In a recent speech to the GOP faithful, Presidential Candidate Mitt Romney held up Arizona’s immigration control program, which relies heavily on a public database called E-Verify, as the model for the nation. Unfortunately, as sometimes happens during public discussions, it made for a better sound bite than a practical plan.
Romney told the crowd “I think you see a model in Arizona. They passed a law here that says -- that says that people who come here and try and find work, that the employer is required to look them up on E-Verify”, the database that would allow employers to determine the immigration status of applicants. He cited a reported 14% drop in the number of illegal immigrants in Arizona as proof it worked.
If elected, he promised to export the Arizona model to the nation at large: “I will make sure we have an E-Verify system and require employers to check the documents of workers, and to check E- Verify." Mr. Romney did not have command of all the relevant facts, however. The E-Verify database only checks the names on documents for employment eligibility. No effort is made to check on the authenticity of the documents themselves.
If the documents presented are forged, the entire logic of E-Verify breaks down. Illegal immigrants with stolen identities will easily circumvent the checks because that identity they assume does have legal status. In short, E-Verify will only catch the low-hanging fruit from illegal immigrants. Those even slightly more sophisticated will be able to obtain a counterfeit driver’s license and social security card using information taken from an unsuspecting victim, and will easily pass the check.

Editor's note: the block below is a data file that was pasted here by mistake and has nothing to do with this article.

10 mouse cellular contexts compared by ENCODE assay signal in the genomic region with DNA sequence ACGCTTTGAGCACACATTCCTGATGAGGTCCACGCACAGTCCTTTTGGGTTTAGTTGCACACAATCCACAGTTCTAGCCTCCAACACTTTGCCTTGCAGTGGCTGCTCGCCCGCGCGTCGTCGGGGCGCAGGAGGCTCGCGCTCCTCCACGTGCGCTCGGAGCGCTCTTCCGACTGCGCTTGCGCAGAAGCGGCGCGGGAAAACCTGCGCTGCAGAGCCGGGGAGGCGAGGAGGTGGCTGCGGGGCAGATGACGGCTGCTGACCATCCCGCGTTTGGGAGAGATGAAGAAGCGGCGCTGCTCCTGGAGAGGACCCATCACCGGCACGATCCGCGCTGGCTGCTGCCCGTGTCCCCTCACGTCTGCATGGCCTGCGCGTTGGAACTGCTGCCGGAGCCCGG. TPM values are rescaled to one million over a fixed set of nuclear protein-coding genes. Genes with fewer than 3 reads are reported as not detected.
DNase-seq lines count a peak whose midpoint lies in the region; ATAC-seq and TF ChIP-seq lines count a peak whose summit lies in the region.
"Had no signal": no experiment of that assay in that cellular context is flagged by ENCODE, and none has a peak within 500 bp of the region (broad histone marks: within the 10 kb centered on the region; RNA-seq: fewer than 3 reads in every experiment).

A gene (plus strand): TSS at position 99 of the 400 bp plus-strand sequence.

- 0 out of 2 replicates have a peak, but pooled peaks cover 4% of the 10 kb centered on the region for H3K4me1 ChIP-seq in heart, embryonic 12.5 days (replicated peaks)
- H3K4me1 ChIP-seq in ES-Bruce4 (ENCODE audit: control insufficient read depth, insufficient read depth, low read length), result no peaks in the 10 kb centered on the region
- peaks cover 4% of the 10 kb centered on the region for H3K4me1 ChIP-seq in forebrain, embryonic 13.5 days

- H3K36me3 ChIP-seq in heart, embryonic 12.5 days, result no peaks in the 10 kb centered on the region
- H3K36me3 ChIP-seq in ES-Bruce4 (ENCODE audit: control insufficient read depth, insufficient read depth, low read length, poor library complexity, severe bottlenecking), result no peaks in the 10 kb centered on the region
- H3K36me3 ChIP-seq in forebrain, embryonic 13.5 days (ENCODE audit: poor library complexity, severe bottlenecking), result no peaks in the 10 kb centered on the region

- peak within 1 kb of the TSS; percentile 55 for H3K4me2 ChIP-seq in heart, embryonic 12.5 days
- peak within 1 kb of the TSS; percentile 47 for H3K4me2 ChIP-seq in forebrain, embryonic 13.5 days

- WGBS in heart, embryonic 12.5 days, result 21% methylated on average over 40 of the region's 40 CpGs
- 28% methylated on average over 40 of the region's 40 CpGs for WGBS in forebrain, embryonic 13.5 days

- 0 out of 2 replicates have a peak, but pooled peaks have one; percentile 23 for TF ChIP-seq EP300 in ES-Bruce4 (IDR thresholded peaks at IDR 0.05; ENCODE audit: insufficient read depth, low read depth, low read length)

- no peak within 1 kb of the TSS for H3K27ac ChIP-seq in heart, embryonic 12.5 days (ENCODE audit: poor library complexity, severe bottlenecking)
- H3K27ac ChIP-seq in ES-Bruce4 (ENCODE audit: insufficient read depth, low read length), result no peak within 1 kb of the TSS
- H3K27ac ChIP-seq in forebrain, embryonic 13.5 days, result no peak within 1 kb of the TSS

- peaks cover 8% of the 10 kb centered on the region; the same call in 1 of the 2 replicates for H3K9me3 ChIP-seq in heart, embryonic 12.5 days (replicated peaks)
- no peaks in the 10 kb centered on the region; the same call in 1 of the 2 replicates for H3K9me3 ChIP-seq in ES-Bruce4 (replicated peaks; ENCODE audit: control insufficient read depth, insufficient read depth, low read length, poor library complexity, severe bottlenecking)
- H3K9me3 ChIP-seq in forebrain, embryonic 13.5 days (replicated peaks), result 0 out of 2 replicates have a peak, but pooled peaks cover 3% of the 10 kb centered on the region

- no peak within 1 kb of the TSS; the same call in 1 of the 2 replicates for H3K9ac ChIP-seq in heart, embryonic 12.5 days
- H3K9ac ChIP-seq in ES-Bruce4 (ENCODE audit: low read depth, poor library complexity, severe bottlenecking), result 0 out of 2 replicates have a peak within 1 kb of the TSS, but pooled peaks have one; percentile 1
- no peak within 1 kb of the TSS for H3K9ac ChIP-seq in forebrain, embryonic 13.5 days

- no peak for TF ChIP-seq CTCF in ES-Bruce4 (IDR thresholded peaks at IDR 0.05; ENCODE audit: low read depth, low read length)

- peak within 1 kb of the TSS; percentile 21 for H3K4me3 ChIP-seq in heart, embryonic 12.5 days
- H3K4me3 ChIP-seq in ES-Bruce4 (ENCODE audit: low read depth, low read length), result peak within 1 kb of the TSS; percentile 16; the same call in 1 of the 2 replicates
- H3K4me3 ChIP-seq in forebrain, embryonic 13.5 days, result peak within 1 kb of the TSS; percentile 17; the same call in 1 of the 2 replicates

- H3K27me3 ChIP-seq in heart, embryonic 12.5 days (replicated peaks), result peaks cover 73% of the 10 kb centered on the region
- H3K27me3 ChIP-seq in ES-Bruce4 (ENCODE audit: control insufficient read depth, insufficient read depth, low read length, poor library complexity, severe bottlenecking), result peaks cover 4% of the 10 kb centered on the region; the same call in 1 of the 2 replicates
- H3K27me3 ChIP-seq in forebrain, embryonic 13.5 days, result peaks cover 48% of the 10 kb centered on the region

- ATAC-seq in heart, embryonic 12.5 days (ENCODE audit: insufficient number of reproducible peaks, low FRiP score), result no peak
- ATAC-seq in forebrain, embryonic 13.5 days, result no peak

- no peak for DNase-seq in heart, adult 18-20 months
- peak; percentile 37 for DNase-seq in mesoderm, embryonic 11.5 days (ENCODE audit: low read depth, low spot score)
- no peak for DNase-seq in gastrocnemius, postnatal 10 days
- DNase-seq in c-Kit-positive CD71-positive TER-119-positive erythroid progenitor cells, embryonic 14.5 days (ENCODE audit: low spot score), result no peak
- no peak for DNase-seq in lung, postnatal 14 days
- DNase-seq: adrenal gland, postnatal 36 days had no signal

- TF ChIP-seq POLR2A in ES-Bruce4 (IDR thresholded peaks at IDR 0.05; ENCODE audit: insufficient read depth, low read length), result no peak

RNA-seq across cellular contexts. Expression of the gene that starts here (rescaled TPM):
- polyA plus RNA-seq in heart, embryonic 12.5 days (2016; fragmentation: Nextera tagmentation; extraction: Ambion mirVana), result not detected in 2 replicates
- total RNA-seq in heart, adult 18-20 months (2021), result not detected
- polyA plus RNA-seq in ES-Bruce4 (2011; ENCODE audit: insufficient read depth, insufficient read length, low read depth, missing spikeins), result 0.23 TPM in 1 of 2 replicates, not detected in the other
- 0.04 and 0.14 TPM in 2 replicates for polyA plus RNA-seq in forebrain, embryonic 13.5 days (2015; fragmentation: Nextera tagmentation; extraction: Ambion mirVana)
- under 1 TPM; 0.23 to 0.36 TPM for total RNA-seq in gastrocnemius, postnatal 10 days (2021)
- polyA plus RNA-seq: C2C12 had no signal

This is not a new discovery, either. Back in 2010 an independent evaluation of E-Verify by Westat, a Rockville, Maryland-based social science research firm, commissioned by the USCIS (U.S. Citizenship and Immigration Service) Office of Policy and Strategy found that more than half (54%) of the unauthorized workers flagged by E-Verify were flagged because of some form of identity fraud.
In other words, most of the illegal workers who try to pass themselves off as legal used a stolen identity -- most likely a forged driver’s license or social security card. There are likely many more of them who used forged documents and were never flagged by E-Verify -- which, after all, is not set up for document authentication. That major flaw did not escape the attention of the Society for Human Resource Management, which said the Westat report supports what they have been saying for years -- “that E-Verify doesn’t have the proper protections and safeguards in place for detecting identity fraud”.
The evidence is there -- E-Verify will not protect employers against identity fraud, which just happens to be the major way illegal workers try to gain legal jobs. So what is the point of paying for a system that is vulnerable to the number one trick used by undocumented workers? Especially in light of the heavy fines levied by the government for even a single illegal employee.
There is a better way. Systems exist that will first authenticate the document and then run it against one or more government databases. Unlike with E-Verify, the employer can be sure the documents presented are legitimate and not a forgery. And as those systems do not require a subscription plan, their long-term costs are considerably smaller than that of databases like Veratad or Identichek. Their lower costs, combined with much better rates of identity-fraud detection, make them the ideal choice for discerning employers.
Other Republican candidates have spoken out on the issue as well. Newt Gingrich expressed his support for the E-Verify program. Rick Santorum expressed tentative support forE-Verify, while acknowledging it is not perfect. “[Require] employers to use E-Verify or some other system that they can develop by the private sector, maybe as an alternative, probably a better alternative than E-Verify” he said in January of 2011. Then again, in December, repeating that a private contractor could build a better system than E-Verify. Santorum was right, except in his tense. Such a system is already built.